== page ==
Raising babies, being princesses and cooking food.

This is not an isolated way that our future men and women are taught to think of themselves, this is just one very recent, very visual, example.

This could apply to toys or clothes.
This could apply to toys or clothes.

And you might say they’re just toys, how does classifying toys as boys toys or girls toys hurt anyone? How often are children teased by other children for playing with toys that adults have arbitrarily designated as being boy’s toys or girl’s toys? Why should little boys be teased for playing with dolls, or bullied for playing with My Little Pony.

Even my own son, at 4 years old, was teased by other 4 year olds, for sitting in his sisters pram -because it was pink. From that day on he has refused to eat or drink from a pink cup or plate. Where on earth are preschoolers getting the message that it’s okay to tease their peers for being “like a girl”?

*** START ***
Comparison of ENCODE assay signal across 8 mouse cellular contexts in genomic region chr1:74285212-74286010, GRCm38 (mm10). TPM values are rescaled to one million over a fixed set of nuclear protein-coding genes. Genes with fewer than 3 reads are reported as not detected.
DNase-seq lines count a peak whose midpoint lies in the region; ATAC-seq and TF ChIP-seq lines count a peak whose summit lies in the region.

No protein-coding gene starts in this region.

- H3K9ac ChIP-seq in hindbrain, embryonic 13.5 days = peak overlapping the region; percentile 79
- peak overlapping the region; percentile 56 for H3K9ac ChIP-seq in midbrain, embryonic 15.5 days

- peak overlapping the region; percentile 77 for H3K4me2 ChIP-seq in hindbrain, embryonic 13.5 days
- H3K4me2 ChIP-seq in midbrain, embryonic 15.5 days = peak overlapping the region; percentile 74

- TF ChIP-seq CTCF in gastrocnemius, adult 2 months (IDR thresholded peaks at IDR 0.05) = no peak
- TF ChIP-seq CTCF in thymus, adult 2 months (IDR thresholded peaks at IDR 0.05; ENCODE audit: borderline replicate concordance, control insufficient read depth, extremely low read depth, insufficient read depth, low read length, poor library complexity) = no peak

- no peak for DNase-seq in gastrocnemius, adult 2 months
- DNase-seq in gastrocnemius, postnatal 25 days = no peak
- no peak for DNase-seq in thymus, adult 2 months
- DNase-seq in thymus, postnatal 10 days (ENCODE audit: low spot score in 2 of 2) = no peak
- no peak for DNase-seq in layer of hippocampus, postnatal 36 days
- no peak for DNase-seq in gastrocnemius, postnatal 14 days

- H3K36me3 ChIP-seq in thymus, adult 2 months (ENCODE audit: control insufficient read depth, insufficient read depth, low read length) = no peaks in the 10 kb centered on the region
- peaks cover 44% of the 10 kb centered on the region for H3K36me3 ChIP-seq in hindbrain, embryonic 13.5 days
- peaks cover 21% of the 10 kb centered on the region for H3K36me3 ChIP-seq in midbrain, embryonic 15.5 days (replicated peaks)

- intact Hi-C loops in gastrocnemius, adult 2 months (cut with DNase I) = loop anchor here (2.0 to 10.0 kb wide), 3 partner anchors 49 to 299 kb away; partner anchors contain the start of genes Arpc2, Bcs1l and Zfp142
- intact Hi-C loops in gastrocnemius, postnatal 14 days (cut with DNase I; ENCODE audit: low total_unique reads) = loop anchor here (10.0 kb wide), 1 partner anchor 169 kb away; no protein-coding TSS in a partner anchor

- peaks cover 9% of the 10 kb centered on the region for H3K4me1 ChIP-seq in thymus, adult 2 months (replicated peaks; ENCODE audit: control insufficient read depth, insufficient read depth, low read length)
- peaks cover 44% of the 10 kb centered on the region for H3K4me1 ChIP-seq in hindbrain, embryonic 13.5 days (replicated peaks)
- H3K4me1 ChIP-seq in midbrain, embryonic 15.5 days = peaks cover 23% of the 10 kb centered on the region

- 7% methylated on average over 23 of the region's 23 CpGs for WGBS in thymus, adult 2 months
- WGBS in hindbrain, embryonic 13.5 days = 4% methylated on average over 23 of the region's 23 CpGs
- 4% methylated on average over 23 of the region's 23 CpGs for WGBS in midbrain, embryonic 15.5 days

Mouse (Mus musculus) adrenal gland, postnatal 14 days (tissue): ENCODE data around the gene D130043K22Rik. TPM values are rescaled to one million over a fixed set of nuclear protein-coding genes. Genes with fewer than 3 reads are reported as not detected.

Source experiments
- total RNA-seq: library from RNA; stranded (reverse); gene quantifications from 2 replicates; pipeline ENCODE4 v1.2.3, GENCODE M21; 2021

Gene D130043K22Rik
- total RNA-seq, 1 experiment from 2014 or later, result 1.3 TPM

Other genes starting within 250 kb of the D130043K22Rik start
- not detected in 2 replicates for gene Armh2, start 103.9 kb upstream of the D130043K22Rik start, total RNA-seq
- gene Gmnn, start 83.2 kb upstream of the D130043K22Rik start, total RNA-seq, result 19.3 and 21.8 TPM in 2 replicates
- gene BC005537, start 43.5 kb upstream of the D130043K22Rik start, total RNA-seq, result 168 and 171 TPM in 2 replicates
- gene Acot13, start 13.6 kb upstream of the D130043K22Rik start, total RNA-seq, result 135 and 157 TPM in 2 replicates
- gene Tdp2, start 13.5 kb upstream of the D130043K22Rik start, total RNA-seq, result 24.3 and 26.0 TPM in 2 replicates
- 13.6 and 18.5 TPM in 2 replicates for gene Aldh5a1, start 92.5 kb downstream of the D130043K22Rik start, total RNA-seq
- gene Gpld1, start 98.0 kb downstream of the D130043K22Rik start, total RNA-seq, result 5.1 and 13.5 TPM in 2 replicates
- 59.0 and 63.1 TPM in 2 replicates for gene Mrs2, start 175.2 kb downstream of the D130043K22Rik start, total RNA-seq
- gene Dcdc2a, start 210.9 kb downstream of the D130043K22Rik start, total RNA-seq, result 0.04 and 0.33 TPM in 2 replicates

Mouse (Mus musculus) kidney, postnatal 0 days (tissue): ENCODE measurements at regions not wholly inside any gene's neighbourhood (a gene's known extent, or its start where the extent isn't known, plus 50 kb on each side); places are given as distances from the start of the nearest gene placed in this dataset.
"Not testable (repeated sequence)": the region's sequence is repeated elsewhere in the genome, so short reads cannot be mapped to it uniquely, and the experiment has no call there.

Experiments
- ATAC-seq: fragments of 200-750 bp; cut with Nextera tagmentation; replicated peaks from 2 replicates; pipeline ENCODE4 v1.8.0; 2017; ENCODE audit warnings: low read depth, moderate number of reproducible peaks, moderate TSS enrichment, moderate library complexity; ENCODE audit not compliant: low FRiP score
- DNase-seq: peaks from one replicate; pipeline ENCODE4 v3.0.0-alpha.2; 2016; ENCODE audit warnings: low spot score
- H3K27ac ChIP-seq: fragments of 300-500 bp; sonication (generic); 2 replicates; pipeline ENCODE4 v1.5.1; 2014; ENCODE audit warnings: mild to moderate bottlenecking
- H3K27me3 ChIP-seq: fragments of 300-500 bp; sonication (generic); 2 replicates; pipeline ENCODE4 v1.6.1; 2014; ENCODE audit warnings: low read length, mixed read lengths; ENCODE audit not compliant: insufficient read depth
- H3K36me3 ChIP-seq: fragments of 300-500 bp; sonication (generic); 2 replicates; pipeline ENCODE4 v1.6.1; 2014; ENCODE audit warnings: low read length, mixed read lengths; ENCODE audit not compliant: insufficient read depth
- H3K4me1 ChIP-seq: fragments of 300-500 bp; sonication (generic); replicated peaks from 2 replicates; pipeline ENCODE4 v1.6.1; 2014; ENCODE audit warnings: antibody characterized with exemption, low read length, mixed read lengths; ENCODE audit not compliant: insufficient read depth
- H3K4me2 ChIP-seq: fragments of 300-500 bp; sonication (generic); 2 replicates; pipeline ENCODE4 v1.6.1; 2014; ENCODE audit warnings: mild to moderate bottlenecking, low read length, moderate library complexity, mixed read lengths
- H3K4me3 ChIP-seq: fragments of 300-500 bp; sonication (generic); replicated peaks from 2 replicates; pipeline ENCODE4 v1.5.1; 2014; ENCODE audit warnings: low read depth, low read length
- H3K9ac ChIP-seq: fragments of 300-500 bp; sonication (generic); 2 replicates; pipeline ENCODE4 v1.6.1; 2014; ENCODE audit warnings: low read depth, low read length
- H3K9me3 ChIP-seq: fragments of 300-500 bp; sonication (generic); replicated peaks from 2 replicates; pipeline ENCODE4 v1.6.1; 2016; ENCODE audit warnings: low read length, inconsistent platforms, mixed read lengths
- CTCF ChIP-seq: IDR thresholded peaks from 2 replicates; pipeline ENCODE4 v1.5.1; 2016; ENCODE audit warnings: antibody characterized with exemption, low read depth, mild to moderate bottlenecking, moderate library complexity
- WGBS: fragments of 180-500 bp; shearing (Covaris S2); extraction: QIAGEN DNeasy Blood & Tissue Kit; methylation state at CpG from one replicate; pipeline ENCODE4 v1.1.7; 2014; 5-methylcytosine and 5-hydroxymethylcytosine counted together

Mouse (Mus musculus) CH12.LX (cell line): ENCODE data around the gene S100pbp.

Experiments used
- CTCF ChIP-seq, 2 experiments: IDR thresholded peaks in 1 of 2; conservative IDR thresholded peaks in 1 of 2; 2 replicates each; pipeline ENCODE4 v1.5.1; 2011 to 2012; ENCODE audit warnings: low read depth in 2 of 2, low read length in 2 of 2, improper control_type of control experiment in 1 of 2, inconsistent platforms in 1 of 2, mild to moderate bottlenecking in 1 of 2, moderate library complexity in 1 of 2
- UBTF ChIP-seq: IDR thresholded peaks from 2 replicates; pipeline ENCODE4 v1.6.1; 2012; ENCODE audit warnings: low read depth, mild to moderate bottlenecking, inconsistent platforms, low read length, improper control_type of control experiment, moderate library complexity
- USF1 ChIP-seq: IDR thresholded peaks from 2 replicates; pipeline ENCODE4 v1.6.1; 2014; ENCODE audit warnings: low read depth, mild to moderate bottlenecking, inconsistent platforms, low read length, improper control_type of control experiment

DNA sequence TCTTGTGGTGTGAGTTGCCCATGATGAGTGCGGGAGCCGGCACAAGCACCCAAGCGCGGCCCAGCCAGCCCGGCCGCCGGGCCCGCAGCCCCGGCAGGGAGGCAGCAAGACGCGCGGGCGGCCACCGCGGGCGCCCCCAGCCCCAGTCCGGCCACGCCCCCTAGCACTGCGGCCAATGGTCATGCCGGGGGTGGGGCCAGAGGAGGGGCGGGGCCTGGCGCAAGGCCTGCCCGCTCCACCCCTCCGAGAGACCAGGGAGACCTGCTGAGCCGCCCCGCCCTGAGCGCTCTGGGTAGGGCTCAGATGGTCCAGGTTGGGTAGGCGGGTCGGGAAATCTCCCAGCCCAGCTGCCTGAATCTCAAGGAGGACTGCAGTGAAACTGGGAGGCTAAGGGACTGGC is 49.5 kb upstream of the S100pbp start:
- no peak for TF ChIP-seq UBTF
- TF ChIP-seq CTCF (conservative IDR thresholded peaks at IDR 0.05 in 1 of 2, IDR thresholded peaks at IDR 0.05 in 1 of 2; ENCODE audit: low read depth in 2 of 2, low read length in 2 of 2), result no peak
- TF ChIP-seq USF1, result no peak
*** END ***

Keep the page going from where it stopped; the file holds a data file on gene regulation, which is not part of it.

Teaching children that certain toys, clothes and colours are for boys or girls only is unnecessary at best and devastating at worst.

What Can You Do About It?

Okay, NOW you can burn your bra and toss out your razor!

Still kidding (though, feel free to, it’s totally up to you.)

When I first tentatively dipped my toes into feminism (and I’m still barely paddling in the shallow end) I was overwhelmed with how big, diverse, and deeply entrenched the issues surrounding equality for women are, but you don’t have to try to fix everything today.

If you want to host a rally, petition your local member of parliament, get on TV, or run for government to make changes from the top down – do that.

Or, you can start small, and start local, very local, like your own home, family and friends. Talk about feminism, talk about the rights of women, talk about the need for equality, talk about how this impacts you personally and how it affects other people. In some ways the best, and sometimes hardest, thing you can do is just let people know that things can be different.